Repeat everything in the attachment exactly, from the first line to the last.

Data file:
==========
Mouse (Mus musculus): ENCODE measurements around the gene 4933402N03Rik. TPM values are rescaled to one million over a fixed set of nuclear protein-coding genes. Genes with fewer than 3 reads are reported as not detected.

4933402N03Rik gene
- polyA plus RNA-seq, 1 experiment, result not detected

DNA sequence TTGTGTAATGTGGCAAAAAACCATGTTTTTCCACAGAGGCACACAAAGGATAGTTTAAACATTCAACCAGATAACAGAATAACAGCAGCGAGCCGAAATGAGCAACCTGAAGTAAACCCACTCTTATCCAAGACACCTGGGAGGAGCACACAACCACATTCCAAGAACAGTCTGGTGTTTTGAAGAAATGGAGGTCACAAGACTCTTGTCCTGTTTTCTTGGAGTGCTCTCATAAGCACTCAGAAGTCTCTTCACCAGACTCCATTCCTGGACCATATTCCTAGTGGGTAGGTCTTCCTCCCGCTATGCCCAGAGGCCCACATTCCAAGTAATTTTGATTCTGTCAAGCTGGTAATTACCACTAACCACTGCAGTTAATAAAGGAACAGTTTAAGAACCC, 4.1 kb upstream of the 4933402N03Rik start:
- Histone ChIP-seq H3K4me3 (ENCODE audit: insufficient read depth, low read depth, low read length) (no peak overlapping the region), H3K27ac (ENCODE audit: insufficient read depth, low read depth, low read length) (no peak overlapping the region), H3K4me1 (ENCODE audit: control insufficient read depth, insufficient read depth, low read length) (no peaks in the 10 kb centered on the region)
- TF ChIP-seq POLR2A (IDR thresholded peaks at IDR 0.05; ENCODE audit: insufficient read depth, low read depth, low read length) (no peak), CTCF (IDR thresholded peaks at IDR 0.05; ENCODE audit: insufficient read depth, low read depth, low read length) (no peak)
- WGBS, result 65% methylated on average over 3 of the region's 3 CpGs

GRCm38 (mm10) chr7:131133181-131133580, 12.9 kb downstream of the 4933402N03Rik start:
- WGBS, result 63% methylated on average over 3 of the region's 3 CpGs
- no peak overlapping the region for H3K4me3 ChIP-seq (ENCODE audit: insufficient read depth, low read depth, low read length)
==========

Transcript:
Mouse (Mus musculus): ENCODE measurements around the gene 4933402N03Rik. TPM values are rescaled to one million over a fixed set of nuclear protein-coding genes. Genes with fewer than 3 reads are reported as not detected.

4933402N03Rik gene
- polyA plus RNA-seq, 1 experiment, result not detected

DNA sequence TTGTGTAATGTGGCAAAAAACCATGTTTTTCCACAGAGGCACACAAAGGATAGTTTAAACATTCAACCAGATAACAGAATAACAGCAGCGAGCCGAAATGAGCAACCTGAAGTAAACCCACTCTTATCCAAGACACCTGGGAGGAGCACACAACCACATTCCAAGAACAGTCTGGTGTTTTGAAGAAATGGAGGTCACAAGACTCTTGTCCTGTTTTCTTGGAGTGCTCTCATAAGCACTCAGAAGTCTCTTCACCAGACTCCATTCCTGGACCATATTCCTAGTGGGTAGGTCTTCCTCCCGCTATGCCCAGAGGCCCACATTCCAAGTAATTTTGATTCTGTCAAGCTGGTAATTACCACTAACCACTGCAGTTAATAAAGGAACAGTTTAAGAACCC, 4.1 kb upstream of the 4933402N03Rik start:
- Histone ChIP-seq H3K4me3 (ENCODE audit: insufficient read depth, low read depth, low read length) (no peak overlapping the region), H3K27ac (ENCODE audit: insufficient read depth, low read depth, low read length) (no peak overlapping the region), H3K4me1 (ENCODE audit: control insufficient read depth, insufficient read depth, low read length) (no peaks in the 10 kb centered on the region)
- TF ChIP-seq POLR2A (IDR thresholded peaks at IDR 0.05; ENCODE audit: insufficient read depth, low read depth, low read length) (no peak), CTCF (IDR thresholded peaks at IDR 0.05; ENCODE audit: insufficient read depth, low read depth, low read length) (no peak)
- WGBS, result 65% methylated on average over 3 of the region's 3 CpGs

GRCm38 (mm10) chr7:131133181-131133580, 12.9 kb downstream of the 4933402N03Rik start:
- WGBS, result 63% methylated on average over 3 of the region's 3 CpGs
- no peak overlapping the region for H3K4me3 ChIP-seq (ENCODE audit: insufficient read depth, low read depth, low read length)